The World Health Organization estimates that more than 300 million people across the world are living with depression. “But that does not mean that all the 300 million people would need medical intervention,” says Vikram Patel from Harvard Medical School and the Delhi-based Public Health Foundation of India. The reason: the current binary classification of depression that distinguishes people as either “well” or “sick” is fundamentally flawed. The binary model is “unsuitable” for depression as there is no clear line that differentiates the miseries of daily life from the disorder that can be treated through medical intervention.
Levels of depression
In the absence of a biomarker that neatly distinguishes healthy and depressed people, the binary model relies on symptoms of emotional well-being — feeling miserable, losing interest in things, unable to sleep, idea of self-harm and feeling profoundly fatigued — and assesses the duration and impact of these symptoms to arrive at a diagnosis.
“The binary model uses the answers to a list of questions and then applies a complicated set of rules to arrive at a diagnosis for depression,” says Prof. Patel. “It uses a set of symptoms without recognising that there might be stages through which the symptoms graduate to a full medical disorder.”
In an essay published in PLOS Medicine on April 4, Prof. Patel proposes a continuum of stages to define depression. At one end of the spectrum are people who are well and do not have any distressing emotional experiences. “But many people have depression-like symptoms in reaction to the trials of everyday life, for example when there is the death of a dear one,” he says. A significant proportion of people now diagnosed as suffering from depression have only mild to moderate symptoms and most often do not need clinical intervention. What such people need is advice on how to help themselves recover and support from friends, community-based workers or the Internet.
When to step in
The next stage is when the distressing experience lasts longer — at least two to four weeks — and severely impacts day-to-day social functioning. This condition needs medical intervention — antidepressants, brief psychological treatments or both, though most of this can be provided through primary care physicians and community health workers. At the extreme stage are the recurrent or refractory depressive episodes where patients do not respond to existing treatments or suffer from relapse. “This constitutes only a small fraction and they need to see a psychiatrist or clinical psychologist,” he says.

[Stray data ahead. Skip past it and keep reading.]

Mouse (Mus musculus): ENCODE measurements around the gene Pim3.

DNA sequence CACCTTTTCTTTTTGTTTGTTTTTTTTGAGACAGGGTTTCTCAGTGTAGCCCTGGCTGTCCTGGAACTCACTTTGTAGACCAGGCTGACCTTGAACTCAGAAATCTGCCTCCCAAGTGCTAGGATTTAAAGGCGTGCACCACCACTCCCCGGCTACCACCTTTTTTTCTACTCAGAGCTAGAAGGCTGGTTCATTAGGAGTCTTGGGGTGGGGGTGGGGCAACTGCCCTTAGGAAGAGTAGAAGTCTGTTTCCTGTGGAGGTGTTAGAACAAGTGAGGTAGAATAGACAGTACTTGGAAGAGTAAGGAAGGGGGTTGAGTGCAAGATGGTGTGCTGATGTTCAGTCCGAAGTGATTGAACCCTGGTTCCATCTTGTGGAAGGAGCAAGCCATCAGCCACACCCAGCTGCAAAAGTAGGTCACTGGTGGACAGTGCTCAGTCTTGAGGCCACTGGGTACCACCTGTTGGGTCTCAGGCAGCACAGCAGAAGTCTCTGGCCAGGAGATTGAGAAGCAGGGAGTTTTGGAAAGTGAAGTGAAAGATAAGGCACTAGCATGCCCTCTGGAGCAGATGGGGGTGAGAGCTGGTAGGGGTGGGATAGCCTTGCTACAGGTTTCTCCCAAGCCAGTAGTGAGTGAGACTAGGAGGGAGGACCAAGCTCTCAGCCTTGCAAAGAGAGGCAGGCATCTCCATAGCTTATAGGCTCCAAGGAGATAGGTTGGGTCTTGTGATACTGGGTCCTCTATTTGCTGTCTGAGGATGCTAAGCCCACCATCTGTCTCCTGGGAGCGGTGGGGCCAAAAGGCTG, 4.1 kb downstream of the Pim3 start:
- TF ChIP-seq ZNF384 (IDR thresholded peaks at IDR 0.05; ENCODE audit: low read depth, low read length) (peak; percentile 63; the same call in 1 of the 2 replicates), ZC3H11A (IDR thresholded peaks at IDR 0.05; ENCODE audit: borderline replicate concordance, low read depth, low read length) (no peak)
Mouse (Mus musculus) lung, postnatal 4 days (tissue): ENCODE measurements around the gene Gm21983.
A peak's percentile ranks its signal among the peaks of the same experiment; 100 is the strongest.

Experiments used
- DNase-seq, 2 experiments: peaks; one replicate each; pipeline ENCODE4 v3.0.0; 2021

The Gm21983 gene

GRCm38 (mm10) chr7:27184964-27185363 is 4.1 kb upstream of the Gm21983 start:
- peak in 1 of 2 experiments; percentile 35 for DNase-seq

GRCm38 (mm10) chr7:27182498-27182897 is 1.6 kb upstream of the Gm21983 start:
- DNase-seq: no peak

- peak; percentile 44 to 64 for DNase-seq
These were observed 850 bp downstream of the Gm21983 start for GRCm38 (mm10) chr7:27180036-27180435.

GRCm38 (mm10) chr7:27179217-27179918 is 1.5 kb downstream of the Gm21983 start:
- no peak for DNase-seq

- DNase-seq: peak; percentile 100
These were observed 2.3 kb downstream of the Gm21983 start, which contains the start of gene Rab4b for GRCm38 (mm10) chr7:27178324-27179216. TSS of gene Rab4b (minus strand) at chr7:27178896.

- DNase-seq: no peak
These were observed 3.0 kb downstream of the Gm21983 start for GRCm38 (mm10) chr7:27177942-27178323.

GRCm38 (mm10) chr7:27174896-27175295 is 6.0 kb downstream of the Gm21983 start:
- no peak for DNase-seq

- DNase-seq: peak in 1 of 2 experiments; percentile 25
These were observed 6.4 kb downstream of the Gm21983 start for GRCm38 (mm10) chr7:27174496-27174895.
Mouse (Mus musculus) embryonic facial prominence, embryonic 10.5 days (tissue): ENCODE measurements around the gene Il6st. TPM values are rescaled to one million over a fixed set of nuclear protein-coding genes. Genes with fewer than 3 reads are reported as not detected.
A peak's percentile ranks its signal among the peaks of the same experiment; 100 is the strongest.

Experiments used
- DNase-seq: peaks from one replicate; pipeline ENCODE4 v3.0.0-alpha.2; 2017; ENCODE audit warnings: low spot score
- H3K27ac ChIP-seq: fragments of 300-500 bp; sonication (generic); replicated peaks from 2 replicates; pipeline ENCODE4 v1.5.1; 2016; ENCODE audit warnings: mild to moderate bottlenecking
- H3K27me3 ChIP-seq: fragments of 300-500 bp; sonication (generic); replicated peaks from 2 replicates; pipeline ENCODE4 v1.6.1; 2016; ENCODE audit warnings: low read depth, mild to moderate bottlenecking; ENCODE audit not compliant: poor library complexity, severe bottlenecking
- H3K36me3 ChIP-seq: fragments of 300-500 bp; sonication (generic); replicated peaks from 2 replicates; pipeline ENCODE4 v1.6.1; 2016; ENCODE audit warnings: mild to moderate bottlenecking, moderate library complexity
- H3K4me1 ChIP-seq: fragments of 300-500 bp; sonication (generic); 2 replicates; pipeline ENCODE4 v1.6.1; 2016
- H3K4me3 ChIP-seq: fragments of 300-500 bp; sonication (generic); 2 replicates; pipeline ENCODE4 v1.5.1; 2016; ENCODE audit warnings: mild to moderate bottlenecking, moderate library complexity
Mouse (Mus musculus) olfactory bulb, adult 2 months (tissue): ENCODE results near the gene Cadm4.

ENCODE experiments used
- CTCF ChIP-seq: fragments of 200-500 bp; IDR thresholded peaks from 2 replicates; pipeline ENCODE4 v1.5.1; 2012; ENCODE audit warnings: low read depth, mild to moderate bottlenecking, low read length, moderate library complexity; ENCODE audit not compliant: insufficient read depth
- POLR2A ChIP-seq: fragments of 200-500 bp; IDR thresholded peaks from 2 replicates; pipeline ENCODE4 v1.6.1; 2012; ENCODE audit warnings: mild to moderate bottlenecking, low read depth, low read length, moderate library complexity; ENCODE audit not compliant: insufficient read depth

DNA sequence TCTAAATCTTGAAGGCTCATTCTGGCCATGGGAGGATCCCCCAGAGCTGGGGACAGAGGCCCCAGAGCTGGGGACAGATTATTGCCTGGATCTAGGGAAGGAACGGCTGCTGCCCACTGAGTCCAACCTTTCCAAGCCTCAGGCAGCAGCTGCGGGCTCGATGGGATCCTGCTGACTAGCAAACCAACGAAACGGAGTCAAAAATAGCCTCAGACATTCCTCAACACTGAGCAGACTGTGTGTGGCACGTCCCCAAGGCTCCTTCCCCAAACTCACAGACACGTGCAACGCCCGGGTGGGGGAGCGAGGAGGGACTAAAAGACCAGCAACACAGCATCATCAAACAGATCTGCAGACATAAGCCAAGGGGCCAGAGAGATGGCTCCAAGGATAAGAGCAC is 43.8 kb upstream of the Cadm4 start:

Since the model of various stages would dramatically reduce the number of people with depressive symptoms who need medical intervention, the focus of specialists can be to treat severe cases.
Staged model in India
There is a body of evidence to show that with appropriate training and supervision, front-line community health workers can effectively deliver psychological treatments for moderately severe to severe depression, such as the Healthy Activity Program, a six- to eight-session treatment; the results of the study were published in December 2016 in The Lancet.
In the VISHRAM (the Vidarbha Stress and Health ProgRAM) programme in 30 villages in the Amravati district in Vidarbha, central India, the staged model was implemented by providing care for mild stages by community agents, while more severe stages were treated by lay counsellors working in collaboration with primary care physicians and visiting psychiatrists. This led to a huge reduction in treatment gap for depression, according to a paper published in January this year in The Lancet Psychiatry.
Following the study, all the 30 villages have a community health worker “who is trained to detect depression, provide low-intensity psychosocial interventions, and refer the patient to the public health system for further management”.